Law & the Courts

‘The Conservative Case for Class Actions’ Doesn’t Pass the Smell Test

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Professor Brian Fitzpatrick’s argument for class-action suits is neither conservative nor convincing.

When a fellow former law clerk to Justice Antonin Scalia claims that our client, the U.S. Chamber of Commerce, betrays conservative legal ideals through its unyielding opposition to abuse of class-action suits by the plaintiffs’ bar, we take it seriously. But the argument that Professor Brian Fitzpatrick raised in his November 13 National Review piece does not stand up to scrutiny.

Professor Fitzpatrick, relying principally upon the U.S. Chamber’s brief in the landmark 2011 Supreme Court case AT&T Mobility LLC v. Concepcion, attempts to ascribe to the Chamber a position he invented: Opposed to class actions in all cases, and instead pining for more federal enforcement against business. No self-respecting legal conservative, he argues, would favor law enforcement by the executive branch in lieu of private-sector lawyers, motivated by profit in the form of contingency fees (lots and lots of contingency fees).

Well, our former boss Justice Scalia did, for good conservative reasons: history, tradition, and political accountability.

As Justice Scalia wrote in Wal-Mart Inc. v. Dukes, class actions are an exception to the long-standing rule, dating to English common law and the Founding era, that litigation is conducted on behalf of the individual named parties. Today’s class-action colossus is a creation largely of the mid-1960s — hardly the heyday of conservative legal reform.

A staple activity of the modern class-action bar is filing lawsuits alleging minor technical violations of laws that provide statutory penalties that can mount into billions of dollars when multiplied across millions of consumers. One egregious example is the flood of lawsuits over the Telephone Consumer Protection Act, which was intended to prevent abusive robocalls but has been transformed into a tool for shaking down companies over honest mistakes such as dialing the out-of-date cellphone numbers of customers.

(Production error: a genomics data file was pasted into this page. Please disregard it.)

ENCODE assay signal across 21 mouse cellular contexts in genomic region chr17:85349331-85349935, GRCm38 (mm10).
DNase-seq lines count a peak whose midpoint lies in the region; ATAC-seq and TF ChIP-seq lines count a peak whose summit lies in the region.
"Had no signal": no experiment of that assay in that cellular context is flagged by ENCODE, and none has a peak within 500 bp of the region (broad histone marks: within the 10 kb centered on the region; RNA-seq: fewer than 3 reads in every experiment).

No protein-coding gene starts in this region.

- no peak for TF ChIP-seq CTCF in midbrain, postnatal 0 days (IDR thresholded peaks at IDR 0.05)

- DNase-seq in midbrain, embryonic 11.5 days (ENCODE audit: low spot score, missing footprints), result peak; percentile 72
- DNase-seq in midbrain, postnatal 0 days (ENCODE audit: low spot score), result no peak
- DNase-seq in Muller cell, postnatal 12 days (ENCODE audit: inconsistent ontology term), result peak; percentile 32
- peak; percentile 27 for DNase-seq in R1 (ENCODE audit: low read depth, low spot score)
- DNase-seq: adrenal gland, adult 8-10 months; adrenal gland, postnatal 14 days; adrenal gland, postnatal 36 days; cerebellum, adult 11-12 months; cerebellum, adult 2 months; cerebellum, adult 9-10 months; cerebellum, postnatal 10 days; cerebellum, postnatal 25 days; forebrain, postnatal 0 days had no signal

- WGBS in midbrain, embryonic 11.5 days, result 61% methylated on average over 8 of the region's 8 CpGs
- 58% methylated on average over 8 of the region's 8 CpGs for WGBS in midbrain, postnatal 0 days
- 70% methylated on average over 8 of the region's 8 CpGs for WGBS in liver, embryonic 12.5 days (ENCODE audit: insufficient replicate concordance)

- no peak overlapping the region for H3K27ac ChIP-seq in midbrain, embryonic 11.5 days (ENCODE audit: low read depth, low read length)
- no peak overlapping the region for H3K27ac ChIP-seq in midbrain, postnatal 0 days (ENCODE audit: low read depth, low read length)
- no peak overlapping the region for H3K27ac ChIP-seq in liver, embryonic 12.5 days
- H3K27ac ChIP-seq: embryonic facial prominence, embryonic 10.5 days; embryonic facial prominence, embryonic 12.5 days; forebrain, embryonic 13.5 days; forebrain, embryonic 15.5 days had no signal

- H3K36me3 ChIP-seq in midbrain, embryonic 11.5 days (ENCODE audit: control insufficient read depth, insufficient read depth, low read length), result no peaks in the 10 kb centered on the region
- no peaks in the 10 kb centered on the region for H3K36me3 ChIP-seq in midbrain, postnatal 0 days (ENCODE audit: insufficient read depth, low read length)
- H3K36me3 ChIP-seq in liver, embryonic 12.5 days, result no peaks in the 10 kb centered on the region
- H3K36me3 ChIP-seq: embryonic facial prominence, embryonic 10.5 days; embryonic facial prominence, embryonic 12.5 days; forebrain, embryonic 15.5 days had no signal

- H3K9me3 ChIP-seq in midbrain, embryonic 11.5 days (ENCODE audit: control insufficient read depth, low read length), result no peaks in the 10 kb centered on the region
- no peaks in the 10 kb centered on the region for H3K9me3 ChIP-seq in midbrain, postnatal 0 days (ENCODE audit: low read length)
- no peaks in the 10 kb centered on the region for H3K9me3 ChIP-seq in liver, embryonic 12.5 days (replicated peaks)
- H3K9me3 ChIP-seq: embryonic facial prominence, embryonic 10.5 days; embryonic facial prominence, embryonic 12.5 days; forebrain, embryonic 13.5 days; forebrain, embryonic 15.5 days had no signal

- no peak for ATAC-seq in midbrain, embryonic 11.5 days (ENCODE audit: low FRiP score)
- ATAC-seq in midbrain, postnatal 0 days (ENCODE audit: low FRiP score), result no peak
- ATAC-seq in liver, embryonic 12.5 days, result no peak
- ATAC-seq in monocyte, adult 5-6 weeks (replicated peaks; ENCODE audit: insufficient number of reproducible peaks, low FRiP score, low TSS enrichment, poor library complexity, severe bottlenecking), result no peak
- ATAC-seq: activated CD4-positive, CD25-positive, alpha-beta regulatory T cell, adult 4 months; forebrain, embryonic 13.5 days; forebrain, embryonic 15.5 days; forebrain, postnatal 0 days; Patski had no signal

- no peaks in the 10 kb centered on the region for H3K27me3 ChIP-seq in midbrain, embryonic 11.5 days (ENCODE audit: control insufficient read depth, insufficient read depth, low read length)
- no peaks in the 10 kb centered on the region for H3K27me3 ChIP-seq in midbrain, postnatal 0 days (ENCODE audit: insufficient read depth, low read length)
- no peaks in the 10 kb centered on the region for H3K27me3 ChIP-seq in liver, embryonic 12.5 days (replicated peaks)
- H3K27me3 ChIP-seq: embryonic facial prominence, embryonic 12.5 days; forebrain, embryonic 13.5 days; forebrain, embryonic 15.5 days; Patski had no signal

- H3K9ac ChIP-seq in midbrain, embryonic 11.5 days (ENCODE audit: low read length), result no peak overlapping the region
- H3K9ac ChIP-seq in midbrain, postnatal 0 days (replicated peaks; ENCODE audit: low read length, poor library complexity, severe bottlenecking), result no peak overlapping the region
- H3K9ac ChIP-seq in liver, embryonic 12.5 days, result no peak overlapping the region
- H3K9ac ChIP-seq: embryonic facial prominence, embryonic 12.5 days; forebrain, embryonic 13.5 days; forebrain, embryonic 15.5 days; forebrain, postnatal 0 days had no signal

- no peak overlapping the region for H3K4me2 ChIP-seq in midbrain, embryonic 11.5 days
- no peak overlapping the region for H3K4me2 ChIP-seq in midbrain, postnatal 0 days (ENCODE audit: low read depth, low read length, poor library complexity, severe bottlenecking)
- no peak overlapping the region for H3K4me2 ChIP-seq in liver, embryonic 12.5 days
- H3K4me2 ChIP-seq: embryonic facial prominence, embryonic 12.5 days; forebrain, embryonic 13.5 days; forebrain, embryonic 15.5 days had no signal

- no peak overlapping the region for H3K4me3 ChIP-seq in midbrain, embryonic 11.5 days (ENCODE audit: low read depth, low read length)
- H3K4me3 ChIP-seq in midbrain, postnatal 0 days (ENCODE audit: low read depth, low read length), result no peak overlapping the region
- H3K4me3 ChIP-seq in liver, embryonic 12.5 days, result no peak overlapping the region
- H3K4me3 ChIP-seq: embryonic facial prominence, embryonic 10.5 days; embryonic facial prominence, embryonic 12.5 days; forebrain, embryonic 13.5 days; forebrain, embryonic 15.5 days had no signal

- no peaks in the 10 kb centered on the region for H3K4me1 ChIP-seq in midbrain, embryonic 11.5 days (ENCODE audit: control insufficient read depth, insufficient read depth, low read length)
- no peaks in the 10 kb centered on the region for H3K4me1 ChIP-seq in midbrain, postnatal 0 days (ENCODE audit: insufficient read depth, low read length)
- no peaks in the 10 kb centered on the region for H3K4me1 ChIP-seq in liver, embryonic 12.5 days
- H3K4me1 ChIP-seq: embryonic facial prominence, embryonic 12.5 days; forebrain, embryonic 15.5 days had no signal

When statutory-damage awards vastly exceed the trivial harm from technical violations, class actions become tools of over-deterrence. As Justice Scalia warned, outsourcing the enforcement of civil penalties to the class-action bar “turns over to private citizens the function of enforcing the law” and deprives government officials of the discretion to decide whether and when to pursue a case.

Plaintiffs’ lawyers have no incentive to exercise discretion or restraint. They can make money even on marginal cases, by coercing companies into settling for less than the cost of continued litigation. That undermines democratic accountability, Justice Scalia wrote, and frustrates the “uniform application of the law.”

In response, Professor Fitzpatrick contends that the class-action industry is “less compromised by special interests” and thus provides greater accountability than regulation by executive agencies.

It’s an absurd argument: Plaintiffs’ lawyers are one of the richest, most powerful special interests in Washington and throughout the country, as well as being the storm troopers of the anti-free-enterprise agenda. It is troubling that conservatives might buy into the notion that expanding class actions and giving unelected lawyers greater involvement in dictating businesses’ behavior would somehow enhance democratic accountability.

Professor Fitzpatrick concedes that “improvements can be made” to the class-action system and recommends “tightening [it] up in various ways” to discourage meritless litigation. Of course, the U.S. Chamber, through its Institute for Legal Reform (ILR) and Litigation Center, has been trying to do precisely this for years.

But even important successes such as the Securities Litigation Uniform Standards Act and the Private Securities Litigation Reform Act have failed to reduce the number of class actions, as plaintiffs’ lawyers constantly find clever ways around them. To take one example, federal securities class actions are particularly prone to abuse and have skyrocketed in recent years despite efforts to rein them in.

Professor Fitzpatrick dismisses as an “extreme outlier” the infamous Subway “foot-long” case, in which lawyers tried to gobble up most of the $525,000 settlement for their fees. But it is no such thing. A 2018 ILR study found that the U.S. tort system takes an enormous bite out of the economy, consuming an estimated $429 billion in 2016, or about $3,000 per household. It also found that only 57 percent of that total went to plaintiffs even before accounting for their lawyers’ fees. But don’t just take our word for it: A 2015 Consumer Financial Protection Bureau study found that in 87 percent of resolved class actions, class members other than the named plaintiff received no award. No wonder even Professor Fitzpatrick noted in a 2009 academic article that “in the run-of-the-mill case, only a small percentage of the victims are made whole.”

A legal system that routinely enriches the trial bar but delivers something to consumers less than 20 percent of the time has a lot to answer for. And blithely describing it as a way to improve the functioning of the free market would not have fooled Justice Scalia, our former boss and Fitzpatrick’s. He would have recognized that this wolf comes as a wolf.

Steven P. Lehotsky is the executive vice president and chief litigation counsel for the U.S. Chamber Litigation Center (USCLC). Jonathan Urick is the USCLC’s senior counsel.

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